By 7:30 I was in the procedure room, ready to get this procedure over. I slid on the bed, curious and anxious to get this morning going. I said another prayer while speculating if God ever got tired from hearing my prayers. Maybe I needed to pray in a different manner. Dr. Joyner came to see me, telling me everything would be fine and for me not to worry. Easier said than done.

Just what would I do IF I did have esophageal cancer? What would I say to my husband? Who would take care of me?

I admit it. I never had these discussions with Phil. I was hopeful he would be my rock – again.

The anesthesiologist welcomed me, telling me I needed to lie on the left side of my body. She told me I would be given the drugs so I could be asleep during the procedure. In a few minutes, she returned. She smiled. “Don’t worry. You’ll be fine. This takes maybe 20 seconds. You’ll be asleep soon.”

I remember counting. One…two…three… I don’t remember four!

I was out, almost as quickly as turning a light off.

When I awoke, I heard music. The nurse welcomed me.

“I heard music. Did the song – for the life of me I cannot recall the title – play?”

“You heard it?” The nurse said.

“Yes. I am a music person and a singer.”

“What would you like to drink? Dr. Joyner will be here in a few minutes.”

And that is when I looked at her, asking her the dreaded question “Do I have esophageal cancer?”

“No.” She said. “You are fine.”

Dr. Joyner entered the room. “I understand you were a bit worried,” he said.

“Do I have esophageal cancer?” I repeated. Tears filled my eyes.

“No. You have a hiatal hernia. Nothing more. No cancer and no pre cancer cells. I did a biopsy just to be sure.”

I sighed, wiping my tears.

I looked up at the ceiling. Thank you, God.

Before I had the endoscopy, I knew what to expect from it. I was prepared, or as prepared as one can be, for the dreaded six letter word – cancer.

My husband entered the room. I reached for his hand. “No cancer,” I said.

“Thank God,” he said, kissing my hand. “When you’re dressed we can go home.”

“Good,” I said. “My fresh pot of coffee awaits and you can go to work.”

“Only if you promise to rest the rest of the day.”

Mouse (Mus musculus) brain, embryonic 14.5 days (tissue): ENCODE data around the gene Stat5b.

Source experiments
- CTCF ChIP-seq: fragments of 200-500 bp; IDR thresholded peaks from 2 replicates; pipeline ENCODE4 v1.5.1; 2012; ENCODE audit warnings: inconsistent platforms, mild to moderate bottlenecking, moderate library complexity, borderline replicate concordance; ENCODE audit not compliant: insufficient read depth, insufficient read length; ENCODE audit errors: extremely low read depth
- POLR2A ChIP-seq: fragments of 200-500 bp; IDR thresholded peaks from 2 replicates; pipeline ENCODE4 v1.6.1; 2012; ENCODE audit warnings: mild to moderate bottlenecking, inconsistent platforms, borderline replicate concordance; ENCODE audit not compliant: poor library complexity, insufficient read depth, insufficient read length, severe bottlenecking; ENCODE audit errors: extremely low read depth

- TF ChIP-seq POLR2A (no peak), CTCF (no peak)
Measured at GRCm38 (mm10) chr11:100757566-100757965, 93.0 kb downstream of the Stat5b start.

I crossed my hands over my chest. “Scouts Honor,” I said.

“Yeah, and you were not a girl scout.”

“I was a den mother for the Cub Scouts. That should count.”

Phil tossed his head back and forth, rolling his eyes at me. His body language says so much! The nurse arrived with a wheelchair.

“Ah..I don’t need that. I can walk.”

“Not today,” she smiled. I hopped into the wheelchair and slid in the car. It was 8:15 am. “In and out surgery, just like drive thru windows for fast food,” I said. The nurse laughed and wished me a good day.

I return to the doctor in March. Since the procedure I haven’t had any symptoms, or difficulty swallowing. I think I have God, my family and friends and the doctor to thank. Looks like 2016 will be a good year.



No More Robo Calls!

Dearest Readers:

If you live in the states where all of these imbecile politicians are fighting to get your vote, I am curious. Have you been bombarded with these robo calls in the past few weeks?

We have. My husband is the type who believes IF the phone rings, one must answer it. I don’t think so! I always check caller ID, but now — these imbecile politicians have gotten smart — in phoning respects! They have caller ID’s that seem familiar. When I do answer, I will say “Hello” if they don’t answer, I hang up.

These robo calls have pushed my final buttons! Earlier this week, I got a phone call, checked caller ID, noticing a local area code. I answered. Here’s the bulk of the conversation after I said “Hello” THREE TIMES!

“Hi. This is _______ [sorry I don’t recall her name, but her husband is Ted Cruz. “I’m calling to thank you for allowing me, my husband Ted Cruz and our children into your home….” I hung up!

Gee…she and the Cruz clan came to our home? News to me. At the moment, my home is still suffering from the effects of the ‘torrential thousand year rains’ South Carolina had in October. The mold is scheduled to be removed soon, after we got our roof replaced only yesterday. Now, I ask you — would you have guests to your home when the home is still under construction? I don’t think so!

I’ve never met the Cruz family. Now, I am convinced this family will say ANYTHING to get the vote.

Sorry,  Mrs. Cruz, you and your family JUST LOST my vote. I am convinced these politicians and their wives will say anything to move into the White House!

Incidentally, I’ve gotten phone calls from not only Cruz (who appears to phone at least three to four times daily). Other phone calls from Bush…Rubio…and so on.